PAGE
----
STEVE INSKEEP, HOST:
While North Dakota's Standing Rock Sioux tribe continues to protest the Dakota Access Pipeline, it's a different situation 150 miles to the northwest. There, alongside the same river, a different tribe welcomes the pipelines and oil development. Here's Amy Sisk, of the public media project Inside Energy.
AMY SISK: Here on Fort Berthold, tribal members live right on top of pipelines. More than 4,000 miles criss-cross this reservation, home to the three affiliated tribes that call themselves MHA Nation. The reservation lies in the heart of the Bakken oil patch, and oil production is embraced here. Edmund Baker is the tribal environmental director.
EDMUND BAKER: We're in this oil play already. We want to be able to do it responsibly. We want to be able to do it competently. We want to show other tribes that it can be done.
SISK: T.J. Plenty Chief is barreling across an oilfield highway in his semi. He owns this truck and two others as part of his trucking business. He's supporting a family of 10, and says truck drivers here can make good money - more than $90,000 a year.
T.J. PLENTY CHIEF: Before the boom, you know, I had to work a lot harder and work at other jobs I didn't really care for as much, working at the casino or whatever, you know?
SISK: I'm standing next to a pump jack that's pulling oil to the surface from deep underground. A decade ago, there was almost no oil activity here. But today, there are more than 1,400 wells just like this one on the Fort Berthold Reservation.
DAVE WILLIAMS: We're trying to create a nation that really sustains itself through economic development and through its own abilities.
SISK: Dave Williams heads Missouri River Resources, the MHA-owned oil company. He walks with me around Newtown, with lots of retail and traffic heavy with pickups - a telltale sign we're in the oil patch. Oil's a way to help MHA's 15,000 tribal members be self-sufficient, and there's a ton of money involved - upwards of nearly $2 billion in revenue just since 2008. Here's tribal chairman Mark Fox.
MARK FOX: All this high cost of living that the oil boom created - we're trying to alleviate that.
SISK: With the new apartments for residents, a new health care system and payments of a thousand dollars to each tribal member three times a year, with that oil wealth has come a spike in crime and some environmental risks.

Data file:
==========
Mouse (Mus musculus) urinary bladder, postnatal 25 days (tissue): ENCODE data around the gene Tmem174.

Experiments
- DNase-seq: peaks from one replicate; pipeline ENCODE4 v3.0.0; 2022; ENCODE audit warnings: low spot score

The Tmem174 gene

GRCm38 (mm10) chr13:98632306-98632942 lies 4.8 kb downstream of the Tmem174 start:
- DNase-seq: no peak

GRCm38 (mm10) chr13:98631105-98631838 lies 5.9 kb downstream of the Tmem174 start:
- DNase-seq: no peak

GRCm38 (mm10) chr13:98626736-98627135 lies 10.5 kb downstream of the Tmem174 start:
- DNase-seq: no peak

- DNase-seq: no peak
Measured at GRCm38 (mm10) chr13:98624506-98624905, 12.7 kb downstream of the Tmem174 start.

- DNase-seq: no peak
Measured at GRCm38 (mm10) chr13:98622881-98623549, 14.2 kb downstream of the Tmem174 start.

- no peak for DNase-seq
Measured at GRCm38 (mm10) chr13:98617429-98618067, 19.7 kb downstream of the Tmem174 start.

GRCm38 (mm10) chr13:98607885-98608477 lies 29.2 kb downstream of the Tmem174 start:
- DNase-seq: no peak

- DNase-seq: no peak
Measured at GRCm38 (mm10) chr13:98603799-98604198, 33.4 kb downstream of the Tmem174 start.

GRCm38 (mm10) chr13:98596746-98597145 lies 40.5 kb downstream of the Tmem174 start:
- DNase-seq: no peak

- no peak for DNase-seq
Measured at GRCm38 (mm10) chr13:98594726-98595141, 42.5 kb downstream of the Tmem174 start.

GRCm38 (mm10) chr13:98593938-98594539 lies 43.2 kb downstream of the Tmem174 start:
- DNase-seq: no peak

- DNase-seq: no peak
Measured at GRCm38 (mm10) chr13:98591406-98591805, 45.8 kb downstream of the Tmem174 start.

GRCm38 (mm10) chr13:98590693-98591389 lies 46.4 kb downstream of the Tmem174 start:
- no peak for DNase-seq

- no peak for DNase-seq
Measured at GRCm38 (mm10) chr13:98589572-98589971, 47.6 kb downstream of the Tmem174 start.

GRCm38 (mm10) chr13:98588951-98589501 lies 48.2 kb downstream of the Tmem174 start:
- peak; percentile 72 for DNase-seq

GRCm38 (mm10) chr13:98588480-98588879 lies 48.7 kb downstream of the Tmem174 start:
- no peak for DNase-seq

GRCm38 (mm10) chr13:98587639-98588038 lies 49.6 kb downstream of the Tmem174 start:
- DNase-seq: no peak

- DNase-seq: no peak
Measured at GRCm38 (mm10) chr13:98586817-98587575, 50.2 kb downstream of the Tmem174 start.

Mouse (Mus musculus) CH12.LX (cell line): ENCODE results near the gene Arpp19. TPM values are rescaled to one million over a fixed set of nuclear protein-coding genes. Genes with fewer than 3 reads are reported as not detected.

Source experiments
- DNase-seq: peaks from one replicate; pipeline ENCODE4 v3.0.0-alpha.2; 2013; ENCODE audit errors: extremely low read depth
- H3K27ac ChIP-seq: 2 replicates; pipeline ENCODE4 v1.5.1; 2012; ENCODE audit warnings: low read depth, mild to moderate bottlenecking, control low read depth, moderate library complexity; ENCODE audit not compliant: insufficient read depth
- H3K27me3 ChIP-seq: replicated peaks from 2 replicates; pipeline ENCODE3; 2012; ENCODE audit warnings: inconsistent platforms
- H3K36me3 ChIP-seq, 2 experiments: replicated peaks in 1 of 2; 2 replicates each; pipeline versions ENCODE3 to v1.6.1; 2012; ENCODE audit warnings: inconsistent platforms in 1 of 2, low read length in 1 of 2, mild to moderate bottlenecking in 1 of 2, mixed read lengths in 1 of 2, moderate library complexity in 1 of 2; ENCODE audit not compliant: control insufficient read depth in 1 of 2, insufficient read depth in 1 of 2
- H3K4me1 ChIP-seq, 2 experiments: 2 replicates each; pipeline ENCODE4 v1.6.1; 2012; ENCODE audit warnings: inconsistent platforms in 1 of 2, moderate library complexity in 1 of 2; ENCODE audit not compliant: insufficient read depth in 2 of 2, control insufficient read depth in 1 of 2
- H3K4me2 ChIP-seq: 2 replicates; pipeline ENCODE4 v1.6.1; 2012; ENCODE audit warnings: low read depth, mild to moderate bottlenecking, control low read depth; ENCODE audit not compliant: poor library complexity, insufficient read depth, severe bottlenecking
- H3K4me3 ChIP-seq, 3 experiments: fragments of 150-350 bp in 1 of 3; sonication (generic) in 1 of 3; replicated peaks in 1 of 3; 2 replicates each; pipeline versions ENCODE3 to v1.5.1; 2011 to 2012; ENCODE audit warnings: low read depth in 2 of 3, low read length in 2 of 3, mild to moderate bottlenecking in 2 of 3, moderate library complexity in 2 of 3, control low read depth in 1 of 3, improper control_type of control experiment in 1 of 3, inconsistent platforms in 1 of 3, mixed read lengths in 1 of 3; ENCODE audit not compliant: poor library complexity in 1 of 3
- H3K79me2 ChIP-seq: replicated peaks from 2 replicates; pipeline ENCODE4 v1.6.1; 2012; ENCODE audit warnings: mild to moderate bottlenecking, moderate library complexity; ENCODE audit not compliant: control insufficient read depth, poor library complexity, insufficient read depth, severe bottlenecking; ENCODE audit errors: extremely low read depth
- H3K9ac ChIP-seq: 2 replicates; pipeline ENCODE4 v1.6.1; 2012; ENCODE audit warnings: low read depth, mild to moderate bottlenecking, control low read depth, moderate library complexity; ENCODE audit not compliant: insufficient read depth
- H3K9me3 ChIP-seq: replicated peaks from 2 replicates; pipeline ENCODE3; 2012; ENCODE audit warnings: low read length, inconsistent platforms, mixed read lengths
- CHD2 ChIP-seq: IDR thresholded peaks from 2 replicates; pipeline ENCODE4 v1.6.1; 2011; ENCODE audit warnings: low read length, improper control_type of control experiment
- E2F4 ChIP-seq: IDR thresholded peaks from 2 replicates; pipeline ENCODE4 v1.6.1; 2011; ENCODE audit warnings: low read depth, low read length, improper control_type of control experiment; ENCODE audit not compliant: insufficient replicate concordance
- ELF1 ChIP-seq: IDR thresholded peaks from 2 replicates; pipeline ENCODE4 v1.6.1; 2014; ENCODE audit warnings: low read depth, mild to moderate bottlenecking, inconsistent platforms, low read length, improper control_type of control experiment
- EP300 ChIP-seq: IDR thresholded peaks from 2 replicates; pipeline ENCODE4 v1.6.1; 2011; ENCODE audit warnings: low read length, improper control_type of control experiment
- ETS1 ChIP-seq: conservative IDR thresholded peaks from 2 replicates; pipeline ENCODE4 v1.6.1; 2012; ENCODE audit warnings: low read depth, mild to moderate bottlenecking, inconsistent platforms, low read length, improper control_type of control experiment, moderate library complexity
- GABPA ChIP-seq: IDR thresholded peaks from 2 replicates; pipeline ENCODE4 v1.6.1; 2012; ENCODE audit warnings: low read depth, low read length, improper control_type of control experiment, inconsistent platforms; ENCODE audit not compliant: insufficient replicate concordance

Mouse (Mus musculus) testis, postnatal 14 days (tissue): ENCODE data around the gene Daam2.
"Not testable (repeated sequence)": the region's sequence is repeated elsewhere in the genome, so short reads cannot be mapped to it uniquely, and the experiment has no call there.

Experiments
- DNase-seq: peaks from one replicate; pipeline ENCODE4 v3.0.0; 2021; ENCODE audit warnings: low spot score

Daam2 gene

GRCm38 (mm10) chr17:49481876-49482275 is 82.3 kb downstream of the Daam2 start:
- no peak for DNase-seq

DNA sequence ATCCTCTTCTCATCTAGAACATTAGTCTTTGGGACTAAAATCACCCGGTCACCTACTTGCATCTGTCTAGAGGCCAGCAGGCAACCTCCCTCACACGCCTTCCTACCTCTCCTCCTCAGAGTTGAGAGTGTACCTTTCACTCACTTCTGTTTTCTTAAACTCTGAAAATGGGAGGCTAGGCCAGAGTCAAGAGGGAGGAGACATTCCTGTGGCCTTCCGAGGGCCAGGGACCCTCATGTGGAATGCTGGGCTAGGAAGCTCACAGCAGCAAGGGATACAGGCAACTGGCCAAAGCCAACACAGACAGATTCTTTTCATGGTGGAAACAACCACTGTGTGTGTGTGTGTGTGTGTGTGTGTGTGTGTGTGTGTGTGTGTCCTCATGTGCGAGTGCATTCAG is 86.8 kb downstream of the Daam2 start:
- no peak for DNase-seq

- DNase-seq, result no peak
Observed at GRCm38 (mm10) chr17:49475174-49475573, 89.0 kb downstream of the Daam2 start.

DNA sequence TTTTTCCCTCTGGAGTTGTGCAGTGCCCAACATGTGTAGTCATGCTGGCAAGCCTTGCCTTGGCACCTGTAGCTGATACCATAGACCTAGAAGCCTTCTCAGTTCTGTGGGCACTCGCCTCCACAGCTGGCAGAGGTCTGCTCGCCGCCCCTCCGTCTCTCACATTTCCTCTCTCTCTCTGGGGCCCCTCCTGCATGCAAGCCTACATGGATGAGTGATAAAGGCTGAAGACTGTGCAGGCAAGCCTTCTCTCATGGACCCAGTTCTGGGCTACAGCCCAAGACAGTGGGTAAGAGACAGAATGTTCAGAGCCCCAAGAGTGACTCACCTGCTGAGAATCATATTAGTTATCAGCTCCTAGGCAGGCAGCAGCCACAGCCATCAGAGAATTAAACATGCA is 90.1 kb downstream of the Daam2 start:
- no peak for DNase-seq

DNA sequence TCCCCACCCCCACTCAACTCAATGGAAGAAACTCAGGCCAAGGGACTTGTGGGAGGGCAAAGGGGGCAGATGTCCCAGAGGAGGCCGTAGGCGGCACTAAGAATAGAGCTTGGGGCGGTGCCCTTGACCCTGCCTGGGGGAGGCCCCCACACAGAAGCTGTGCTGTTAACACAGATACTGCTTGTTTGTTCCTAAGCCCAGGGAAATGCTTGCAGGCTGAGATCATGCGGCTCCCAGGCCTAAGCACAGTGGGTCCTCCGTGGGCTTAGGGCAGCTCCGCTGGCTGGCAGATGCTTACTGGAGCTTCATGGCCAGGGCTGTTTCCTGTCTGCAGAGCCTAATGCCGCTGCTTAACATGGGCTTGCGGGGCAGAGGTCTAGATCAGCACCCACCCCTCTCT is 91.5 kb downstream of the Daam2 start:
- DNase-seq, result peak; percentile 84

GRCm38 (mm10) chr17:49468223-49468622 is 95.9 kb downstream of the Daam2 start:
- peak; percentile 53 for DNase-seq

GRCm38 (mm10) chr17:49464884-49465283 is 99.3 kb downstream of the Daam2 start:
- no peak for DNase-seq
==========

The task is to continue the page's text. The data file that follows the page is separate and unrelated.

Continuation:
FOX: And we sure as hell don't want to do it in such a way that we taint or diminish the value of our most important asset, which is water.
SISK: One million gallons of wastewater leaked from a pipeline in 2014, threatening the reservoir holding the reservation's drinking water. Though they embrace oil production, tribal leaders are also embroiled in a dispute over pipelines, much like the Standing Rock Sioux to the south. They're concerned about a pair of new crude and natural gas lines slated to cross under the reservoir.
FOX: We're not against all pipelines, the ones on our land. But what we are against is when pipelines come onto Fort Berthold through other entities and think they're going to develop or utilize pipelines without the approval of our tribe.
SISK: MHA Nation has tried to halt construction, but a federal judge is allowing work to continue, saying the company has the necessary permits from the Army Corps of Engineers, the same agency Standing Rock is fighting in courts over the Dakota Access Pipeline. Like seemingly everything here in the oil patch, there is a cost-benefit analysis to make. And here on the Fort Berthold Reservation, they've decided that the pipeline infrastructure that they support and the wealth that it brings is, for now, worth the risk. For NPR News, I'm Amy Sisk in Bismarck.
INSKEEP: She's with Inside Energy, a public media collaboration focused on America's energy issues.
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